I was sitting in traffic the other day when a very dirty and disheveled man walked past on the side of the road. This is not an uncommon occurrence in any city, but the writer in me couldn't let it go.
Who was that person? What paths led him here? Was it by choice or circumstance?
And then the scenarios began running through my head. He could have been a former executive who through a bad choice ended up losing everything. He could've been a foreign agent, disguised as part of the "invisible crowd" so as to scope out his target. He could've been someone who was just having a very bad day -- Murphy's law run amuck.
These are the sort of things you should ask yourself when you create characters. Characters in your webcomics should be more than just the two dimensional figure on the screen. They should live and breathe in your head. You should know their background, their likes and dislikes, their loves and their fears.
Back when Darin Brown and I did a filler comic for John Lotshaw's Accidental Centaurs, we had a scene where one of the main characters went into a bar. As such, we wanted to do a riff on Cheers. So, instead of "Woody", we got "Wood-eye". The popular barfly was "Nahrm". A Naga in the background was "Kalif". With the exception of Nahrm (who, as the town blacksmith, was instrumental to the story), they were all what I call "throwaway characters". They were there... then they were gone.
Except... they weren't.
Take the character of the bartender Wood-eye. Why "Wood-eye"? Well... obviously he had to have a wooden eye, which means he lost an eye somehow. How did he lose it? So, the bartender became a former soldier and he lost it in battle. If he was a soldier, what did he do?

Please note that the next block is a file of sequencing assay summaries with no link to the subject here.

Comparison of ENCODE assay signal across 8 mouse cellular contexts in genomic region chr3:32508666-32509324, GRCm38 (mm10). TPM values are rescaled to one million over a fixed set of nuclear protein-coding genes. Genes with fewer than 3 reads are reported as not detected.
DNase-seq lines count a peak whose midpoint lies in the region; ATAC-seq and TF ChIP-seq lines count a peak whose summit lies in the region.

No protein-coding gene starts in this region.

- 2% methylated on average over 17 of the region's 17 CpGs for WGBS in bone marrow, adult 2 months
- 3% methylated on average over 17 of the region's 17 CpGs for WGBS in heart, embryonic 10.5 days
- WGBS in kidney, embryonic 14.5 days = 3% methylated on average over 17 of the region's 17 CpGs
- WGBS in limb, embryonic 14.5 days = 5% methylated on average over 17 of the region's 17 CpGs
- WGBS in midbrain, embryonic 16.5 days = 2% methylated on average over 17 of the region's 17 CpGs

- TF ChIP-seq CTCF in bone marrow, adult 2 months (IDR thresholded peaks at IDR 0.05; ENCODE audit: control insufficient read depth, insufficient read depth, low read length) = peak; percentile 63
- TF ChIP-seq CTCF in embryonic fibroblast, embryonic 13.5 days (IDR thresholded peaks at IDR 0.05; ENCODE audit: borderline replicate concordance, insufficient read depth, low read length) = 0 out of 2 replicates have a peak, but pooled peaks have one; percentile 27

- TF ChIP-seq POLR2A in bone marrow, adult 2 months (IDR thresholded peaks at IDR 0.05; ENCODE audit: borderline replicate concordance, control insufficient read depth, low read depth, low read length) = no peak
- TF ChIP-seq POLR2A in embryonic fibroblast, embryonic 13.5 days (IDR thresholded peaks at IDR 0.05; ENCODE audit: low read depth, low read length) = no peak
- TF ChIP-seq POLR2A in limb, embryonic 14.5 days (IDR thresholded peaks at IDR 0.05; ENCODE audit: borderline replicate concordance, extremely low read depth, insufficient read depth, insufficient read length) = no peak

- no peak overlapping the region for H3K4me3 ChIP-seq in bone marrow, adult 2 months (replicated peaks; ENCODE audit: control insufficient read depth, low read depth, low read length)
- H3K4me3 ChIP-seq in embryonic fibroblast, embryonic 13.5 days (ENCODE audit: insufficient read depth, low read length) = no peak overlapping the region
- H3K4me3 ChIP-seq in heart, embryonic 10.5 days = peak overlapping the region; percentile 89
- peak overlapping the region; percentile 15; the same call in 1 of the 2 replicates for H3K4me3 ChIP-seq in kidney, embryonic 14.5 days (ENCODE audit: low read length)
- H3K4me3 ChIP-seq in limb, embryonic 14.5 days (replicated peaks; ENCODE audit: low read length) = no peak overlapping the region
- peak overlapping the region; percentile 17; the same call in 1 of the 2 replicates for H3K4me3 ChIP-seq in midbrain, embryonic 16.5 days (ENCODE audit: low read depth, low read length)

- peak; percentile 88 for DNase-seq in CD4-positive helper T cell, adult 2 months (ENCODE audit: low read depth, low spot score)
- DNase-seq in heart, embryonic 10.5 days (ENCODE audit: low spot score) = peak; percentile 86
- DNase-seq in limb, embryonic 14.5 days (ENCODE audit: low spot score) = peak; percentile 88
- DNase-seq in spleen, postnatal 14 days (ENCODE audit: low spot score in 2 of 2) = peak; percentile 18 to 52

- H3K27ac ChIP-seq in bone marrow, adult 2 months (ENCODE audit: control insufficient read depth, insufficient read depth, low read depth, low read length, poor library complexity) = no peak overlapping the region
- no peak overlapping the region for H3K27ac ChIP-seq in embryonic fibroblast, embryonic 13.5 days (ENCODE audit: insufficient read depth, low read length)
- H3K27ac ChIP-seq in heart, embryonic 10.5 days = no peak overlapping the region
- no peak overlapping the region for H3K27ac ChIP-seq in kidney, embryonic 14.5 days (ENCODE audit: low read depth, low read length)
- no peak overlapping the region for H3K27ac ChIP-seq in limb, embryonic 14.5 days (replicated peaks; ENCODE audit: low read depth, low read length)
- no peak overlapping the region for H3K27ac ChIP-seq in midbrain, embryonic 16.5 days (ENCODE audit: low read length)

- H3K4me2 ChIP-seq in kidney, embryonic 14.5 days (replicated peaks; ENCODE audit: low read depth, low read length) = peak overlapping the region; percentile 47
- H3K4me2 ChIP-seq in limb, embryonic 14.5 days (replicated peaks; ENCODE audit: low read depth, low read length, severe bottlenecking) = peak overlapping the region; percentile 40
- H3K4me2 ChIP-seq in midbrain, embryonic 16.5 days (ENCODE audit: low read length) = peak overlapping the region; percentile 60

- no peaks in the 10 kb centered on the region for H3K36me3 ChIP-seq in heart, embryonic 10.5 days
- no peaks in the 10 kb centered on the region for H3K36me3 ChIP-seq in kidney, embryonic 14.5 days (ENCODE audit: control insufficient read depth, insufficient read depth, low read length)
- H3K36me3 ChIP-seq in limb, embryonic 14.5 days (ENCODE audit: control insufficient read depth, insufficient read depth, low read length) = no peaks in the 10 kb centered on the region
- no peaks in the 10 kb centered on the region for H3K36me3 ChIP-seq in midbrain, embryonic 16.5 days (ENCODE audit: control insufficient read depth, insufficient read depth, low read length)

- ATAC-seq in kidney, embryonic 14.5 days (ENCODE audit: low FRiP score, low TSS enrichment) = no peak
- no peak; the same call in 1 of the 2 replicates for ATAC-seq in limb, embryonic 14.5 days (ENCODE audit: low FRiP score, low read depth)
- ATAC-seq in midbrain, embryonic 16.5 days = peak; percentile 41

And from there, a throwaway character -- just for my own sake -- began to take on a life of its own.
I never expected to do anything with these characters again. They were for a short run of comics made to expand out the background of one of Accidental Centaurs' main characters, to give him a little more character (no pun intended) within the comic himself by giving him armor and a sword. But people began asking about Woodeye and Nahrm. People *liked* them. People wanted to see more of them.
I credit that to the strength of the characters. That, in the short time they were around, had something that made people wonder about them. They had questions about these characters and wanted to know more. And that's when Darin and I started up our own comic of Crossworlds. Where the throwaway and joke character of Woodeye became much more than just that. We got to see more about him and the other characters. And where their lives and situations became more than just a couple of strips.
Now, I'm not saying you have to have an encyclopedia-sized history for each and every figure that appears in your comic. In fact, an overly detailed background can actually be hazardous to story telling. There need to be gaps in to which your characters history can grow.
But don't hesitate to ask yourself the questions of who they are. Sometimes you'll surprise yourself.
And they may surprise you, too.
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